The Globe and Mail recently reported about the court’s obstacles with handling an aging population. The article is titled: “Case of Calgary man with dementia highlights challenges courts face as population ages

The defendant Fred Van Zuiden recently turned 87 years old. He grew up in Nazi-occuped Holland. As a young Jewish boy he hid in strangers’ homes and a chicken coop. In October 2016, he was charged with second-degree murder of his wife. He called 911 after his wife’s . . . [more]

Posted in: Justice Issues

Copyright in Seismic Data

The seismic industry is of considerable significance to Canada’s oil and gas business. In Geophysical Service Incorporated v Encana Corporation, 2016 ABQB 230 the Alberta Court of Queen’s Bench had an opportunity to assess both claims to copyright in seismic data and the power of certain regulatory boards to release copies of such data to the public.

The Court of Queen’s Bench found seismic data was protectable under Copyright law but also found that the conduct of the applicable boards under the legislative schemes authorized their conduct and legitimized their dealing with the copyright works. The decision pertaining to . . . [more]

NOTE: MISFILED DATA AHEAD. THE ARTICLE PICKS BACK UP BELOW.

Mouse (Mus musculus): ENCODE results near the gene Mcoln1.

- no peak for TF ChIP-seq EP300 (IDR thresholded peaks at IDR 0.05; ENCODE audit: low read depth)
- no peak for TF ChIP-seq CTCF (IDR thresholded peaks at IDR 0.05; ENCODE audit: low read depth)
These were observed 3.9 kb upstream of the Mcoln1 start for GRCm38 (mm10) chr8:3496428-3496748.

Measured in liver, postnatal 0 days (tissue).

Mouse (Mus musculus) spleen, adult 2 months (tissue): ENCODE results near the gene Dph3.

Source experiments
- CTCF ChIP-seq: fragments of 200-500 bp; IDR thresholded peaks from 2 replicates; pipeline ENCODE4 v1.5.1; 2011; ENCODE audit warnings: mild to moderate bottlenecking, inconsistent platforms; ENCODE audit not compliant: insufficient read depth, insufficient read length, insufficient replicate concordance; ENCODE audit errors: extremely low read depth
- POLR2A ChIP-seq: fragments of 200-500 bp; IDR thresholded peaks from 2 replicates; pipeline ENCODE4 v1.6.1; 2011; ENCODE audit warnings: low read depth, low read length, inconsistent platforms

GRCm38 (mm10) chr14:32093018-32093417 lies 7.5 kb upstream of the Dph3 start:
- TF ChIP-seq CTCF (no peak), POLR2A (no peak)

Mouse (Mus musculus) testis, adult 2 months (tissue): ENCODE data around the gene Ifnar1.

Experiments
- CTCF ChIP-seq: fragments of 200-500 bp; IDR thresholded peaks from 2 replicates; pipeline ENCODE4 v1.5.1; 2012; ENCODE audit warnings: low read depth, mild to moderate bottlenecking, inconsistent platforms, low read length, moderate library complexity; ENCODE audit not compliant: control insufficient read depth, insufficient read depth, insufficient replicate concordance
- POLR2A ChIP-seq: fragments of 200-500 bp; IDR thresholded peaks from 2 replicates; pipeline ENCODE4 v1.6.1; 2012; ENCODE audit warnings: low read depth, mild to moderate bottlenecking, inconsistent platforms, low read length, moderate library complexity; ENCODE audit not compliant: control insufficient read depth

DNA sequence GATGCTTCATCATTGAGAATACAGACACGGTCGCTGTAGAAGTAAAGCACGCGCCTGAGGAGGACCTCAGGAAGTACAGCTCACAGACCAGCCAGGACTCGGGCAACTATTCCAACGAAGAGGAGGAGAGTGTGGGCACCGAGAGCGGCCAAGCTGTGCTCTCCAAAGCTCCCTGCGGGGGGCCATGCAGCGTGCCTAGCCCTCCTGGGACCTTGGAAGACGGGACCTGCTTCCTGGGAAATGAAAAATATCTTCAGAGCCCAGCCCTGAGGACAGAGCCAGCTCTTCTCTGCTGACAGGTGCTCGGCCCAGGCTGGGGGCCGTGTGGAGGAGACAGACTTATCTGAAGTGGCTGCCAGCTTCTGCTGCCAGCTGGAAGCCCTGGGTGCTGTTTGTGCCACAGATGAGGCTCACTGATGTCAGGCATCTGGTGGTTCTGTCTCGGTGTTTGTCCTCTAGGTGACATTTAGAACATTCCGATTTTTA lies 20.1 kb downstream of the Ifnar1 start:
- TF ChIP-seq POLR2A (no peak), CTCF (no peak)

Posted in: Intellectual Property

Sears Shortcomings Highlight Regulatory Deficiencies

The Canadian Press conducted a survey recently of journalists, nearly 47% of whom voted the closure and controversies of Sears Canada as the 2017 Business News Story of the Year.

The public interest in the story was fuelled in no small part by its iconic status, but also the $270-million pension deficit that is unlikely to be fully serviced in light of other outstanding debts. As Michael Powell, incoming president of the Canadian Federation of Pensioners points out, it really shouldn’t be so significant,